The attraction of practical

Jo has driven a BMW since we met.  Well, except for that two weeks when she technically didn’t have a car at all … she and Miss M were at the mall getting their nails done because I was training for a marathon and the Divine couldn’t ride her bike with me anymore while I ran as she’d broken her foot and was in a cast for a few weeks. Apparently, if you are a child wearing a cast on your lower leg/foot, it is imperative that your toenails be painted well (at least, it’s imperative to the parents who are concerned they might be otherwise horrified by toenails that can’t get washed or groomed well for several weeks). Anyway, they were driving out of the mall parking lot and got hit by a driver who hadn’t noticed the red light in front of her.  When I arrived, M was in the back seat, sporting her cast and telling the nice fireman that it was the second wreck she’d been in that summer (which was true) and that no, that’s not how she’d broken her foot (also true) … I had a fleeting thought they might not let me take her home.

Jo’s BMW never seemed particularly practical (and the maintenance was outrageous) but still, I do have to admit, it’s a fun car.  It’s fast, it’s sporty and well, it’s just a sexy car.  Even strangers remarked on it.

It also sits low to the ground and does not handle remotely well in snow and ice. And we’re moving to Boulder, CO.  They have snow there, guys.  A lot of snow.  So, the sexy car? Not long for our world.

Jo knew this was coming and has actually wanted a Jeep Wrangler for eons. But knowing something is coming and it actually arriving, two entirely different things.  Like a good little trooper, she went from dealer to dealer test driving used Jeep Wranglers and Toyota FJs, the only car that has ever made her eyes stray from the Jeeps.  It was late when we finally decided but on Monday, she’ll go to the dealership in her BMW and leave in an FJ, an awesome, rugged vehicle specifically made for off-road activities.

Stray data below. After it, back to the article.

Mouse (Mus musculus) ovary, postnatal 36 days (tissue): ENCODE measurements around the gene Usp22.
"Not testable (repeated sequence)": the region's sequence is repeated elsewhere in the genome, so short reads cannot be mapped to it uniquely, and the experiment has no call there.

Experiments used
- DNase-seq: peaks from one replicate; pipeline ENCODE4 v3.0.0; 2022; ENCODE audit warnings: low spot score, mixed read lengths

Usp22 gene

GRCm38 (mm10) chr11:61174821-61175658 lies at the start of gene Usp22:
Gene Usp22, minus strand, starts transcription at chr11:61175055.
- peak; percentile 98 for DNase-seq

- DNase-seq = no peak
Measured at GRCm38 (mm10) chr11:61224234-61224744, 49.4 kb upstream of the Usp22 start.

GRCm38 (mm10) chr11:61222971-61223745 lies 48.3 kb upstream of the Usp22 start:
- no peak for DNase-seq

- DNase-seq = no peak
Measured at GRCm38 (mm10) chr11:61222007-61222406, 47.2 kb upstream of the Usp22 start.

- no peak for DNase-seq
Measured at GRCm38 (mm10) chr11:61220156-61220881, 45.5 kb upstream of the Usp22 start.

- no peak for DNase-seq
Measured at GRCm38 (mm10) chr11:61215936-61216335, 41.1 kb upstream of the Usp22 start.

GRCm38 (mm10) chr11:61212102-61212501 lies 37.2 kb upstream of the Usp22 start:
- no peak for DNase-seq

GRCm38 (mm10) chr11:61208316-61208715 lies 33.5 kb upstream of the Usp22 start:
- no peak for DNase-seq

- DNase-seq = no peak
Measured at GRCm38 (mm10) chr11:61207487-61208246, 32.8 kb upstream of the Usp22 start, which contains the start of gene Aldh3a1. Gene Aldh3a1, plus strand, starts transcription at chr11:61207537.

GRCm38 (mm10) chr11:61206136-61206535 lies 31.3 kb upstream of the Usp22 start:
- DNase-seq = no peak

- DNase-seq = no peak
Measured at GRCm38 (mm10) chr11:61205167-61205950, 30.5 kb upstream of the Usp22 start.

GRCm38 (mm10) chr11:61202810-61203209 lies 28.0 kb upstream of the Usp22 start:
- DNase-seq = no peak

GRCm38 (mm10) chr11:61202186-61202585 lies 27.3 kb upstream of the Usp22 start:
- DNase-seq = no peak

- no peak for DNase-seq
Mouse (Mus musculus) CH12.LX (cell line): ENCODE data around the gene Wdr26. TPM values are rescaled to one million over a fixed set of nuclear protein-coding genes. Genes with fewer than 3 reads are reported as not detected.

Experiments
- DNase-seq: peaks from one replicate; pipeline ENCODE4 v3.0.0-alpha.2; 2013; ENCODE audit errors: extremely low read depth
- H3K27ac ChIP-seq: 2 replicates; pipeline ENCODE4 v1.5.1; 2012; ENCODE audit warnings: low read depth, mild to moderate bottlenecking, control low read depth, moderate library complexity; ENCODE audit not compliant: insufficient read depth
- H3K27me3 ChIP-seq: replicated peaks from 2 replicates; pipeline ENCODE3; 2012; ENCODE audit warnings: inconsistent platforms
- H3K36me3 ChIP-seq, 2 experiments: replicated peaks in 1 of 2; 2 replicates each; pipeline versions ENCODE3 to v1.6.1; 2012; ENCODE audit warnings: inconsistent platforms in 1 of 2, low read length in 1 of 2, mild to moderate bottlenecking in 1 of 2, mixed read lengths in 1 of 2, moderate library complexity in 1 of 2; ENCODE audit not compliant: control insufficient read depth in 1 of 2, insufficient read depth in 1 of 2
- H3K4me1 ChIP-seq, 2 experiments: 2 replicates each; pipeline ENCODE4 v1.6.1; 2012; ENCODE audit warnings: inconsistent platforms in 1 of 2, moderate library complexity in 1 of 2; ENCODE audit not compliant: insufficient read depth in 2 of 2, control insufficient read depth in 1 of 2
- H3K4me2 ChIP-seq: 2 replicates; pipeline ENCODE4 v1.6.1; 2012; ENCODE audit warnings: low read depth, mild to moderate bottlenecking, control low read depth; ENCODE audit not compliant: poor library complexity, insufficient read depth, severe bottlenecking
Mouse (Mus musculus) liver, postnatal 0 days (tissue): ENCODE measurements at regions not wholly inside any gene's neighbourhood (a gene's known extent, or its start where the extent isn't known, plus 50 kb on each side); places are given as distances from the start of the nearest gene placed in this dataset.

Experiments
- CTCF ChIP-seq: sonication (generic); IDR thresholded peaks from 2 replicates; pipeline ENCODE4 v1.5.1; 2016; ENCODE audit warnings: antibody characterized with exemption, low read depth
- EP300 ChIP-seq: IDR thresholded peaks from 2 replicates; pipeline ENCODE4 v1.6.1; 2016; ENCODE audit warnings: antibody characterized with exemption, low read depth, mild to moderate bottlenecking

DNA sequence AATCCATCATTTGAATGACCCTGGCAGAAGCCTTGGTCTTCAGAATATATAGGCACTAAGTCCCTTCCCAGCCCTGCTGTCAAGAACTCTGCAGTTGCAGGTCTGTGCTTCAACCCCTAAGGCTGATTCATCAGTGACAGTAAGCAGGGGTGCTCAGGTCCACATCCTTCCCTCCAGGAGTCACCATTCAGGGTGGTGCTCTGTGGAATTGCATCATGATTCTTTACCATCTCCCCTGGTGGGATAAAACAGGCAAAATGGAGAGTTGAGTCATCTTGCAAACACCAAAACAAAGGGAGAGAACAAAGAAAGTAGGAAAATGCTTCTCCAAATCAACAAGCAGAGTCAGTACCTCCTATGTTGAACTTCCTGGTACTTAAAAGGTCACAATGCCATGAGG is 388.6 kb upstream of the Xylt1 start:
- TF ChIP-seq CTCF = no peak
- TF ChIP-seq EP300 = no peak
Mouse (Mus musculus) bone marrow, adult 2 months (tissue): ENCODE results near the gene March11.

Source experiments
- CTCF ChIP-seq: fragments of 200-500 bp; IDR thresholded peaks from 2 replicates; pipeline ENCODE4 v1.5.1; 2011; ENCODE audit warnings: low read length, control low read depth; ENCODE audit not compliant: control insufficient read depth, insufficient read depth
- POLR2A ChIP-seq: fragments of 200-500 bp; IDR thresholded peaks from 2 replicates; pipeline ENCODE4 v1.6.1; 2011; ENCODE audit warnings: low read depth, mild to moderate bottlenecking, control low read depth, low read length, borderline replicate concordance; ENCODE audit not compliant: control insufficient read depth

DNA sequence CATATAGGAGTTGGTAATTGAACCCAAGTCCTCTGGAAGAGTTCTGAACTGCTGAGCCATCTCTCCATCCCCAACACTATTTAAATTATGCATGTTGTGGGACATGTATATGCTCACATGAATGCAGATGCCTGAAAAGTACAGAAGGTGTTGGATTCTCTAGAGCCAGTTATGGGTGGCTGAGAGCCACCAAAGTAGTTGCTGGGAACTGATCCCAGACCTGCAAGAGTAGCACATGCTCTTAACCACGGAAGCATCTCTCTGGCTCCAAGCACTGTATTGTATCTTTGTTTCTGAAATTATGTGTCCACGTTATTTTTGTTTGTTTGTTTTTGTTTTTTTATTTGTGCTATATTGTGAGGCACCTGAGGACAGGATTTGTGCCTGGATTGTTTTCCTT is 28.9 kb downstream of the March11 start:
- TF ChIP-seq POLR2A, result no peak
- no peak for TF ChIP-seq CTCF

She patted the dash several times on the way home tonight.  I suspect she might spend tomorrow communing with it.  I’d call this mourning but that seems a little harsh to the new car.  And the new car is nice.  I know she likes it and it will be perfect for Colorado – both weather conditions and all the outdoor activities.  But I have to admit that even for me, who always rolled my eyes good-naturedly and chuckled at Jo’s love for this car – trading it in for the FJ does give me pause.  It feels a little like a reminder that we’re getting older.  The FJ is more practical for our changing needs.

Why is it that practical and realistic feel more like old, and less like wise?

Our daughter starts junior high this year, which I would not do over for all the money in the world.  Same with high school.  I might like to do my 20s over, but I’d still really want to take what I know now with me.  I remember when I was young thinking that when I was an adult, I’d have life all figured out.  Just the thought now makes me chuckle.

When I was in my earliest 30s, someone told me that we solidify during that decade – not in the stop growing sense, but in finally realizing not only who we are but who we want to be. When we finally choose the things in life that fit us and discard those things that don’t.  I have found this to be true and I think others my age have as well.

I remind myself of that when trading in for a more practical car makes me sigh a little.  And let’s gain some perspective, we are making this “mature” decision as part of picking up our lives and moving to another State with barely any plan and only potential employment prospects.  Nothing particularly practical there.  Though, it is a part of the final stages of what doesn’t fit and what does – and Oklahoma does not.

For that, I’ll happily trade in the sexy sports car.  Besides, rugged can be attractive, too, especially now, when it’s tied a little to wisdom, and knowing we’re growing up rather than getting older.


This entry was posted in Uncategorized. Bookmark the permalink.

Leave a Reply

Your email address will not be published. Required fields are marked *